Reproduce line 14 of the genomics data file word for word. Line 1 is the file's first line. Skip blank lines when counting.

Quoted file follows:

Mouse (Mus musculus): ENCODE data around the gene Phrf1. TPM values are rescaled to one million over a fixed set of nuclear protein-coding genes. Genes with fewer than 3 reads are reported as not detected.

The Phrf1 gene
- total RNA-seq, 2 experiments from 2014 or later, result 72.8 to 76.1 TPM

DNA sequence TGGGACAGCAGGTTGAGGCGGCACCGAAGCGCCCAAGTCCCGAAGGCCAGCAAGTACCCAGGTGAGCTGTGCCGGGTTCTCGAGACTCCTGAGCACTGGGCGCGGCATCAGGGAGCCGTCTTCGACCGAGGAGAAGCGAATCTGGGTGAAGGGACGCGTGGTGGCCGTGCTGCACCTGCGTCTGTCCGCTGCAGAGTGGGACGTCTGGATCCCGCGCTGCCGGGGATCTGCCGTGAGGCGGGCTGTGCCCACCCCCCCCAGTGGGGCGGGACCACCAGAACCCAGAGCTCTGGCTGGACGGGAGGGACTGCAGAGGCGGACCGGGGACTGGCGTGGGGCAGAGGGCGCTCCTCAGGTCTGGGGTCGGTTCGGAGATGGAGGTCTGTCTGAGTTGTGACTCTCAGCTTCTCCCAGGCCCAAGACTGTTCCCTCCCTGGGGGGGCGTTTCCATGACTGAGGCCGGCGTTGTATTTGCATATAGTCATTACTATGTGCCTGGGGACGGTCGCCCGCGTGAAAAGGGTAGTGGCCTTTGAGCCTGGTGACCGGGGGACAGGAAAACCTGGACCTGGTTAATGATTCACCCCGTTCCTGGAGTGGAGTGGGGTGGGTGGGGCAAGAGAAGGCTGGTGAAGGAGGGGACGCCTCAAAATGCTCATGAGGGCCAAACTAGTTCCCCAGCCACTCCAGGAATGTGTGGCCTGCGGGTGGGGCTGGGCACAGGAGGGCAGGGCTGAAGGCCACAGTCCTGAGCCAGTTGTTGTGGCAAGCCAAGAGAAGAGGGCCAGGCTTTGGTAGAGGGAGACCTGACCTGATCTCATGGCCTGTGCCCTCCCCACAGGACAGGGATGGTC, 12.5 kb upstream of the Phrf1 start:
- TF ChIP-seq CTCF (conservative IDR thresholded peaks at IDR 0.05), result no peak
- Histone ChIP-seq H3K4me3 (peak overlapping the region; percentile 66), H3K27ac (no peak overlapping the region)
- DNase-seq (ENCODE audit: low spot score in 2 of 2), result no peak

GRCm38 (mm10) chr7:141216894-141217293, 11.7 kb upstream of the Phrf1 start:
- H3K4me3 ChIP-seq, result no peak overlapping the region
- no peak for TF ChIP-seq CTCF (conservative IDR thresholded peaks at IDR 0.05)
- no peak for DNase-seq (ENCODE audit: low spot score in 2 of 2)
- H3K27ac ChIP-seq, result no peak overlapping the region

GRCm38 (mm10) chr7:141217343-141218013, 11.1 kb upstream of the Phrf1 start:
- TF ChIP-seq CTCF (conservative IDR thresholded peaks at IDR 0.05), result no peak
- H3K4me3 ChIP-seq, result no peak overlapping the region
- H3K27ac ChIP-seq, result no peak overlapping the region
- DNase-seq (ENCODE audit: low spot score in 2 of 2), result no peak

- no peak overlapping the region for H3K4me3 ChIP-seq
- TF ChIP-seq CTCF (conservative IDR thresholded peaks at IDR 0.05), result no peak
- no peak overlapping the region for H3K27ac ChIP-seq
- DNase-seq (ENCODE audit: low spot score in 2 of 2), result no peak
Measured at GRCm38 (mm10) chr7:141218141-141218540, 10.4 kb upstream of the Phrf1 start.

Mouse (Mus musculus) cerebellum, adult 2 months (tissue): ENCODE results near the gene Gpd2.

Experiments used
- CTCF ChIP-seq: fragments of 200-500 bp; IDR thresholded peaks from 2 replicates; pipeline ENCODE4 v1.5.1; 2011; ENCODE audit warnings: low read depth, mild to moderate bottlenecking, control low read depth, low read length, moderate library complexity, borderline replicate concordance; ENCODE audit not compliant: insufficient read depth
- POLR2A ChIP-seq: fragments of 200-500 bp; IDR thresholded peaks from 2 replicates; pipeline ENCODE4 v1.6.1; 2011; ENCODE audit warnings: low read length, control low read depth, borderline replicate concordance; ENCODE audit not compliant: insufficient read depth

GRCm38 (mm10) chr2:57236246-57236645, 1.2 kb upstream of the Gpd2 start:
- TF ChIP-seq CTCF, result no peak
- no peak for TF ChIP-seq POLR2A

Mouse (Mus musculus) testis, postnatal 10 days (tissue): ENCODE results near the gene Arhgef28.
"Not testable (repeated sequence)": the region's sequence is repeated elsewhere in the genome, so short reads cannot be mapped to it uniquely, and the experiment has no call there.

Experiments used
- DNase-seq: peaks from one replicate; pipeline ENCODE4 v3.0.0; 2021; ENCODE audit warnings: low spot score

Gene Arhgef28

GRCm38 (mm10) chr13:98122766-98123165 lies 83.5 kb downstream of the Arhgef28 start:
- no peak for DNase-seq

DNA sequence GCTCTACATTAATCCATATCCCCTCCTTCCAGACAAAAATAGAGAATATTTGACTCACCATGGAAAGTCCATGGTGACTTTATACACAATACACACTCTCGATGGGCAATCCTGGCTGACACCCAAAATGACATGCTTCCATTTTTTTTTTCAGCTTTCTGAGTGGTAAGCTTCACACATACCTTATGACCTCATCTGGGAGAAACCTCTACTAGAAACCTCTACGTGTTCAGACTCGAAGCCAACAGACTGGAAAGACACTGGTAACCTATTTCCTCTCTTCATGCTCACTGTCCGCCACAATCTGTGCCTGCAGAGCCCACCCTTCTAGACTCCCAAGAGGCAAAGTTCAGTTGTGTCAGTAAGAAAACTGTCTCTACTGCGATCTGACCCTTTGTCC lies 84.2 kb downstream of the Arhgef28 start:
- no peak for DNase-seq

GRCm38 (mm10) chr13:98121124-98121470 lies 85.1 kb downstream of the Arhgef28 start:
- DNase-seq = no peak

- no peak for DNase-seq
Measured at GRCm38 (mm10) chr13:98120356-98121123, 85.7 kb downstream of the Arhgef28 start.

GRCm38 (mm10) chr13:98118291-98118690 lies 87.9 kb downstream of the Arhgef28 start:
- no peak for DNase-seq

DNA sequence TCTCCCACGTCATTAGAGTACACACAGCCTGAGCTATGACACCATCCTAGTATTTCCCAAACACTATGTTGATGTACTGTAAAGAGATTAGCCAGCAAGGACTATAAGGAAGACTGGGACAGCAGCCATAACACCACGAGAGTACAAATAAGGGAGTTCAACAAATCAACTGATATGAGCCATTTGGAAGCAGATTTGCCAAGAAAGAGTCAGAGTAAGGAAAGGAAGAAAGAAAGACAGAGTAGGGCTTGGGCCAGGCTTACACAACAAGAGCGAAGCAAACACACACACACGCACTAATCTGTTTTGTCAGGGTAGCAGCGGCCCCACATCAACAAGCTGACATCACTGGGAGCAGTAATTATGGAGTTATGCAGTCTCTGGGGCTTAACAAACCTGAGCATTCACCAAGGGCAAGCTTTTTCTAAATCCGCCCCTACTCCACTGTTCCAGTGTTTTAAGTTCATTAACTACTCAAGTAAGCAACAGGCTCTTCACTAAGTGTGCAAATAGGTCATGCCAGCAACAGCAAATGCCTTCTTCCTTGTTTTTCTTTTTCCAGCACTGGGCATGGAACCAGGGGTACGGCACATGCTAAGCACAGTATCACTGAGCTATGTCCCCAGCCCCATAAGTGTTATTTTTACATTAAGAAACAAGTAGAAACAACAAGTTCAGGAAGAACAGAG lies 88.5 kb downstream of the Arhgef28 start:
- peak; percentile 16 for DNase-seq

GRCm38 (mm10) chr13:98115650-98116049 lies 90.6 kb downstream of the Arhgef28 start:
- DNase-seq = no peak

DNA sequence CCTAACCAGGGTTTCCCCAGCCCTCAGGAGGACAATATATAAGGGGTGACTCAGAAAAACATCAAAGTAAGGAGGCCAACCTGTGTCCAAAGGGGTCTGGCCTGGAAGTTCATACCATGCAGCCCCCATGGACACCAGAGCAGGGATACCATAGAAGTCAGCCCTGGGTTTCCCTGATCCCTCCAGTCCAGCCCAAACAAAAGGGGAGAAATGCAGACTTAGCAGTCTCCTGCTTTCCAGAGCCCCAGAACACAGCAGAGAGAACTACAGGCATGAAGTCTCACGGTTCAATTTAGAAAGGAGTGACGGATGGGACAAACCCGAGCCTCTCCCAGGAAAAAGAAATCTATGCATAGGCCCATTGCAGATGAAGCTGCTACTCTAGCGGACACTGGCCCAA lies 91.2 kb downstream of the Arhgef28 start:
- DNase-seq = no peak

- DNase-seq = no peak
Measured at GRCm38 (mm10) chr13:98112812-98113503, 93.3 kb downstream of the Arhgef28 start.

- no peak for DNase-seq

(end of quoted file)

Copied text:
- TF ChIP-seq CTCF (conservative IDR thresholded peaks at IDR 0.05), result no peak